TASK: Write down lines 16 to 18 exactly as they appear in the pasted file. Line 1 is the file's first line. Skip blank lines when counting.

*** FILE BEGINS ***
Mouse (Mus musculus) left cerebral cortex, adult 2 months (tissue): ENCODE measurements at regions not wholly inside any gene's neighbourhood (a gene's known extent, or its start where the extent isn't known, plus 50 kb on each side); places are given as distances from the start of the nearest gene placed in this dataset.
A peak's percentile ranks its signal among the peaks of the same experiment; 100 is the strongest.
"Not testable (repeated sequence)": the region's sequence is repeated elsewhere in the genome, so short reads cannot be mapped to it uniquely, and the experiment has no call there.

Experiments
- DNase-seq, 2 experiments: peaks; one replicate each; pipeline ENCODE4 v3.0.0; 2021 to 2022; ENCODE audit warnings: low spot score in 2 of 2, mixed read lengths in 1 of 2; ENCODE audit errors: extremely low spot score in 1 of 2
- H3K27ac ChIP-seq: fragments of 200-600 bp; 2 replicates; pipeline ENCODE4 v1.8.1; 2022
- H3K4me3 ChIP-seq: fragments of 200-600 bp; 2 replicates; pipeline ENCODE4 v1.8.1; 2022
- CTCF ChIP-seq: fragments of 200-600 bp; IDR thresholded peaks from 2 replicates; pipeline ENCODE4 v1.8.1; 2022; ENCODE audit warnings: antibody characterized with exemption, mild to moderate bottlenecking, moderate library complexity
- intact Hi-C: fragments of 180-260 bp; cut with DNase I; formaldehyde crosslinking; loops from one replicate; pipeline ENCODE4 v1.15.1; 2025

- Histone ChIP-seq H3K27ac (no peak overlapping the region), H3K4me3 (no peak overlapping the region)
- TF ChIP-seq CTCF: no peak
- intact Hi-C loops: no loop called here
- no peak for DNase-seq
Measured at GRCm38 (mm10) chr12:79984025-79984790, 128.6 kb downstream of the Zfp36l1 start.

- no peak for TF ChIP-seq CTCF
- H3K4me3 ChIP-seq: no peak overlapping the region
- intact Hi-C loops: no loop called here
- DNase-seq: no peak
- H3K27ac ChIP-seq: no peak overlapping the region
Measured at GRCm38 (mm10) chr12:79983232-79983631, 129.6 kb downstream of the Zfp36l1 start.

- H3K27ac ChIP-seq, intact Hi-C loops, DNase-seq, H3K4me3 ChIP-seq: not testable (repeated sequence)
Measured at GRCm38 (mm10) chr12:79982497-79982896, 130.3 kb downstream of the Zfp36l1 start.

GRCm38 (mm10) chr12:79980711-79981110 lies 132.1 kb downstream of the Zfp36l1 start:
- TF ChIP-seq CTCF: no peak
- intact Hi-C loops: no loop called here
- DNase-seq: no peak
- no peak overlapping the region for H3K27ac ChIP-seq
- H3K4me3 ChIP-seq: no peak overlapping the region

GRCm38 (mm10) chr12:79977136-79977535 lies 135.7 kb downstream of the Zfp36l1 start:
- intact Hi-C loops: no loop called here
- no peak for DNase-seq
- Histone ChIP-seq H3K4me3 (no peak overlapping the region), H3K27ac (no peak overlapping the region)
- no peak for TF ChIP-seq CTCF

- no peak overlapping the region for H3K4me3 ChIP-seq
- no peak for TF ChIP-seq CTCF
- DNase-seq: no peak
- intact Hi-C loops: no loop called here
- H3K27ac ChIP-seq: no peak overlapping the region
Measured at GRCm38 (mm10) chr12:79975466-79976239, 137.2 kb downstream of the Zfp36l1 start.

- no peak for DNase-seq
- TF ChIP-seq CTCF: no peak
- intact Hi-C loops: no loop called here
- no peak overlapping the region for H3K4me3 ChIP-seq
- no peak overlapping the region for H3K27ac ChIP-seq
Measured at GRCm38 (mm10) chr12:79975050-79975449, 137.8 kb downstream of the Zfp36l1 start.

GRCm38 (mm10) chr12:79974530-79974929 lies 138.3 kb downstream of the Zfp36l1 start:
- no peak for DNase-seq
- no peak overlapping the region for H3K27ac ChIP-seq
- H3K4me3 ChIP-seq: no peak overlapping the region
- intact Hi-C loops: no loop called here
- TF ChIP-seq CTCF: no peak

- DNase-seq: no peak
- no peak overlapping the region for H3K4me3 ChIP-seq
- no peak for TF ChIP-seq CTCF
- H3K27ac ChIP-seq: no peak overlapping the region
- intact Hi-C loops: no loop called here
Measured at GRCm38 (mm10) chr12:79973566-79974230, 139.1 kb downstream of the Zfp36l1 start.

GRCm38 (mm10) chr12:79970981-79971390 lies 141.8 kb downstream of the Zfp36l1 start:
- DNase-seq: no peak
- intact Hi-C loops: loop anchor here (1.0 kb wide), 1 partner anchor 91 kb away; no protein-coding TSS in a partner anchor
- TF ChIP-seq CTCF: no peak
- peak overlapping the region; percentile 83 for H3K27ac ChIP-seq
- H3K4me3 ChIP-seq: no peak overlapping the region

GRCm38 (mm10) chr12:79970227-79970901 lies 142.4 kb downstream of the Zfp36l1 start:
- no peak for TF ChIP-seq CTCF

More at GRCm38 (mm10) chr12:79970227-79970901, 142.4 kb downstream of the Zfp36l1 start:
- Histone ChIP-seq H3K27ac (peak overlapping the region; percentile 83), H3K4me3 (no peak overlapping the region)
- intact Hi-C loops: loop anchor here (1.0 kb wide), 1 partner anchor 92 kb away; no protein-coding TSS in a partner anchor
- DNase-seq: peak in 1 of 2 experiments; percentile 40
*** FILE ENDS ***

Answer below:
- H3K4me3 ChIP-seq: no peak overlapping the region
- intact Hi-C loops: no loop called here
- DNase-seq: no peak